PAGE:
Panama - Balboa - a popular local beer - j.k. photo

Shopping

If you bring cash to Panama, prefer the US dollar. Euro is changed at an unfavorable rate.

Most stores are reluctant to accept  50 or 100 USD banknotes as they are afraid to get counterfeits.  Even if they take, it happens only after a lengthy examination. Bring 20 USD banknotes or smaller.  

Currency exchange is not typical in hotels.

Credit card payment is widely accepted. Many locations accept  MasterCard or Visa credit cards only. If you’re traveling to smaller, rural places, take cash with you.


Panama - souvenirs created by Kuna Indians - b.n. ma photo

Panama - ron ponche (rum punch), a Panamanian version of Egg Nog - c.f. photo

Fun

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Panama - Chitré - festival - b.n. ma photo

Public safety

Public safety is not bad by Latin American standards. In Central America, Panama is the second-safest country after Costa Rica. 

According to official crime statistics, robberies, murders, and attacks have increased in the districts of San Miguelito, El Chorillo, and Juan Diaz in Panama City. Most of these crimes are part of the showdown between members of rival drug gangs, so tourists are not targets.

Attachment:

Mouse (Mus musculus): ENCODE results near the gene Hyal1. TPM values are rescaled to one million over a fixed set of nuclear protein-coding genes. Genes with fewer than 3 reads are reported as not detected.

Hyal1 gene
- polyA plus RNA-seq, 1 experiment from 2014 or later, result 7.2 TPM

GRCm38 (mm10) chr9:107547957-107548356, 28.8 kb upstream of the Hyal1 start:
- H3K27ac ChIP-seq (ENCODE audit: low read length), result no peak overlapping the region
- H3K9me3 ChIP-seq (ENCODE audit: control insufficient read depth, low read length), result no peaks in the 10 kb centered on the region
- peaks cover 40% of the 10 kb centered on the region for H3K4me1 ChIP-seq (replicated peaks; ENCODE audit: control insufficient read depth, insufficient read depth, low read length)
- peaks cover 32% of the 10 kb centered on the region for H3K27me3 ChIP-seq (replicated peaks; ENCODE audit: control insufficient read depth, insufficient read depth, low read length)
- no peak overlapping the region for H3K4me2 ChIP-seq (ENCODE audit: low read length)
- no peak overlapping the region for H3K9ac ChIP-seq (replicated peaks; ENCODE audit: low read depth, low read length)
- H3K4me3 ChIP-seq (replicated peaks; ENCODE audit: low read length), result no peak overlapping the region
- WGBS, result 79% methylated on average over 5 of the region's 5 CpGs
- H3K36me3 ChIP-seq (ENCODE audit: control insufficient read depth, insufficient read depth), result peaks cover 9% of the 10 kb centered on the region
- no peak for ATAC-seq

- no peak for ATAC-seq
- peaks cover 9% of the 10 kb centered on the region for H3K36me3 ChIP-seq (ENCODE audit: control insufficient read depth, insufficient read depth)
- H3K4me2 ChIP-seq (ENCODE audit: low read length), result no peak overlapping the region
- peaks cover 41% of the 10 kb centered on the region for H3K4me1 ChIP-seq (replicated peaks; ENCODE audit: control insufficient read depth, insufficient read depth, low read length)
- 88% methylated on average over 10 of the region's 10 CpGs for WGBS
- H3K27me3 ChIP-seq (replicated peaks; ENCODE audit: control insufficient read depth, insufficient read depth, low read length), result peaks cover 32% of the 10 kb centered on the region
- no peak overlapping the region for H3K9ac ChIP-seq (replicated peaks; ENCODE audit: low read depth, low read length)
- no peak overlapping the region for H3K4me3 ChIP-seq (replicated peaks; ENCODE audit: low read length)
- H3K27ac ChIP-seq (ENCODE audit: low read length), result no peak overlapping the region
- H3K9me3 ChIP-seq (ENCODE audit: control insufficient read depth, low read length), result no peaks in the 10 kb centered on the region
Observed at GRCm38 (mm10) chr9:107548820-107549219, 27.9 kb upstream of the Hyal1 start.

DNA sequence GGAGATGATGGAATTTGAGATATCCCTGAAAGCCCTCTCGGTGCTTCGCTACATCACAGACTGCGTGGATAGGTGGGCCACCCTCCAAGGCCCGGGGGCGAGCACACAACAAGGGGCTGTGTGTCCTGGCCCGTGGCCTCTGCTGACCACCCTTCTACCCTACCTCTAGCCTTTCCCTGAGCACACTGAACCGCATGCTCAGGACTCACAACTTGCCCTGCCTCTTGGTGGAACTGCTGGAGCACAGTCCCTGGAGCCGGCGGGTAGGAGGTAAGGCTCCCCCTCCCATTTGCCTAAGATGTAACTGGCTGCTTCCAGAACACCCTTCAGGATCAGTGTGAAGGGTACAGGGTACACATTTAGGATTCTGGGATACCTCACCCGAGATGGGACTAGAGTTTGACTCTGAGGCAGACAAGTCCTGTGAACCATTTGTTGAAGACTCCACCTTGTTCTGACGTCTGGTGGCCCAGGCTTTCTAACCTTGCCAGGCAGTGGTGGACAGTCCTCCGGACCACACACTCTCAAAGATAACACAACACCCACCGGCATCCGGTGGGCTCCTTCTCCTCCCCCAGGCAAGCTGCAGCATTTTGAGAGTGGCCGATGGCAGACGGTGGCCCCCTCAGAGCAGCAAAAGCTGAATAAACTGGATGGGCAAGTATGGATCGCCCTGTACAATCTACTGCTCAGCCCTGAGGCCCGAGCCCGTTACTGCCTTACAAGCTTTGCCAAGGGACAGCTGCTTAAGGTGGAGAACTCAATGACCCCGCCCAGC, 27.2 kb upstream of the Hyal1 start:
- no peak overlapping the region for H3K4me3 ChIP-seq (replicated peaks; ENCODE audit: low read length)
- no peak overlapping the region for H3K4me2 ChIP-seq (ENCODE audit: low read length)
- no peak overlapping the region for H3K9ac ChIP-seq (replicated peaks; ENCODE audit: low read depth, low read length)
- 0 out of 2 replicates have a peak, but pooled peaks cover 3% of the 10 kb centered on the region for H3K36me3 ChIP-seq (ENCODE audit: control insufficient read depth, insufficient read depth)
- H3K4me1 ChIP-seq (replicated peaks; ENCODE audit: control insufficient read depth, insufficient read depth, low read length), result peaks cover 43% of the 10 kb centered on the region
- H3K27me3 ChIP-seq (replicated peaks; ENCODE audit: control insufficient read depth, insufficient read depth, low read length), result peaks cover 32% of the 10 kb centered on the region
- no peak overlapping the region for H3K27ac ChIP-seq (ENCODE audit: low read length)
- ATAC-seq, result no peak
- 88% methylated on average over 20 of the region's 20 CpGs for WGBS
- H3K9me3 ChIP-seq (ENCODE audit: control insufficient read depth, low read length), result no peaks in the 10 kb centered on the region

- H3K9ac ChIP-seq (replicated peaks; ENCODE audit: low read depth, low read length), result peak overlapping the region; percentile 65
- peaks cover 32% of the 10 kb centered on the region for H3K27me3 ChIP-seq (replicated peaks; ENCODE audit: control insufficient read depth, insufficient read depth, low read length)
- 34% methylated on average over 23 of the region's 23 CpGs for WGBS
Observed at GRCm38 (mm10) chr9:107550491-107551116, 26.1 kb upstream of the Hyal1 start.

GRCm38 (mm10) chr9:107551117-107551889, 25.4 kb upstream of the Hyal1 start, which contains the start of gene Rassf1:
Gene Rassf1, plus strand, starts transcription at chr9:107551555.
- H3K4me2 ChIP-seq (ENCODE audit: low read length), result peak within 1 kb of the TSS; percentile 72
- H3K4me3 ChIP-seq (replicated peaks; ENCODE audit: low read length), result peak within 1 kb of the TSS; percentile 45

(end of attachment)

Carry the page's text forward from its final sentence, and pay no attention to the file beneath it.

It is risky to take a yellow taxi after dark, especially if the cab already has other passengers. Do not sit in taxis that already carry passengers, neither in the daytime.

2020: Areas close to the Colombian border (from Punta Carreto on the Atlantic coast to Comarca de San Blas, to Yaviza in the eastern Darien province to Punta Piña on the Pacific coast) are particularly dangerous. The Colombian government and the Revolutionary Armed Forces of Colombia (FARC) signed a peace agreement in 2016. However, the threat of intrusion by breakaway Colombian guerrillas and other armed groups still exist.  Foreign and Panamanian citizens have also been victims of violent crimes, kidnappings, and murders in this area. If you want to travel to the places mentioned above at all costs, you should join a group organized by a reliable tour operator.

Panama - police officers with a languid look - Krista photo

Health

COVID update:

Panama’s international air traffic resumed on October 12, 2020. Upon arrival, passengers must present a negative PCR test or must undergo a quick test at the airport (price $ 50). The curfew lasts from 23:00 to 05:00, mask-wearing is mandatory on the street. The gradual restart of the economy has begun.